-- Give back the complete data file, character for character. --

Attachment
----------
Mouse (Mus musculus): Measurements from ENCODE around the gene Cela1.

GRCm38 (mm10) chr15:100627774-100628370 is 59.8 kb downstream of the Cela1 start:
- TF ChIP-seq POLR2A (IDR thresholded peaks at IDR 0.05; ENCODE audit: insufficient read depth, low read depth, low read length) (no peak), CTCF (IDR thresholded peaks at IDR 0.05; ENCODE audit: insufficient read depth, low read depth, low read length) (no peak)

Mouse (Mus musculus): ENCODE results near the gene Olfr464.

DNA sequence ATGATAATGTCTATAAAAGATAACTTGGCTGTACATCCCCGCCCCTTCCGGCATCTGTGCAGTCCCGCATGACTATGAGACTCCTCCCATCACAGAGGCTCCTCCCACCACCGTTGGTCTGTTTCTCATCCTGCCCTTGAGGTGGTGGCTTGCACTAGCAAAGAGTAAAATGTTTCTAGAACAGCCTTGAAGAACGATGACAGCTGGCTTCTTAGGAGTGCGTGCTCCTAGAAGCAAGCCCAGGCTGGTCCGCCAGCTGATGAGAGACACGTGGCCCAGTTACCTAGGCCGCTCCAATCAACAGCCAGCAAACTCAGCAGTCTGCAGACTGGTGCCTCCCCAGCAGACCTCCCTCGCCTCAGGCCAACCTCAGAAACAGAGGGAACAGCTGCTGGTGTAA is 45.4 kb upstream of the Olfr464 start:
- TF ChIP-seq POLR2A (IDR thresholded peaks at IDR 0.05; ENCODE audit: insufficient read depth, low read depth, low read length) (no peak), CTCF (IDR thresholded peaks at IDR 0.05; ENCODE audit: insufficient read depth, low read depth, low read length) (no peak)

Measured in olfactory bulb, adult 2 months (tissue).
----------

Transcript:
Mouse (Mus musculus): Measurements from ENCODE around the gene Cela1.

GRCm38 (mm10) chr15:100627774-100628370 is 59.8 kb downstream of the Cela1 start:
- TF ChIP-seq POLR2A (IDR thresholded peaks at IDR 0.05; ENCODE audit: insufficient read depth, low read depth, low read length) (no peak), CTCF (IDR thresholded peaks at IDR 0.05; ENCODE audit: insufficient read depth, low read depth, low read length) (no peak)

Mouse (Mus musculus): ENCODE results near the gene Olfr464.

DNA sequence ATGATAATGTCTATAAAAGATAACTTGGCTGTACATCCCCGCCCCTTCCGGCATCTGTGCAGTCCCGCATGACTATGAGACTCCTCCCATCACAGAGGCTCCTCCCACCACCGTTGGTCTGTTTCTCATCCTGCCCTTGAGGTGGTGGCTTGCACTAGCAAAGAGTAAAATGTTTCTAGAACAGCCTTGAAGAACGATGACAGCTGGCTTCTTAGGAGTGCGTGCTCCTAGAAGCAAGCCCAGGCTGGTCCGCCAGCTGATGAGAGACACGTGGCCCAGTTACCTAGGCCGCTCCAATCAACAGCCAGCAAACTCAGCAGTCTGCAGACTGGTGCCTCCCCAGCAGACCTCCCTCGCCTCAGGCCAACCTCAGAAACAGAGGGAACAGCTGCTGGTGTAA is 45.4 kb upstream of the Olfr464 start:
- TF ChIP-seq POLR2A (IDR thresholded peaks at IDR 0.05; ENCODE audit: insufficient read depth, low read depth, low read length) (no peak), CTCF (IDR thresholded peaks at IDR 0.05; ENCODE audit: insufficient read depth, low read depth, low read length) (no peak)

Measured in olfactory bulb, adult 2 months (tissue).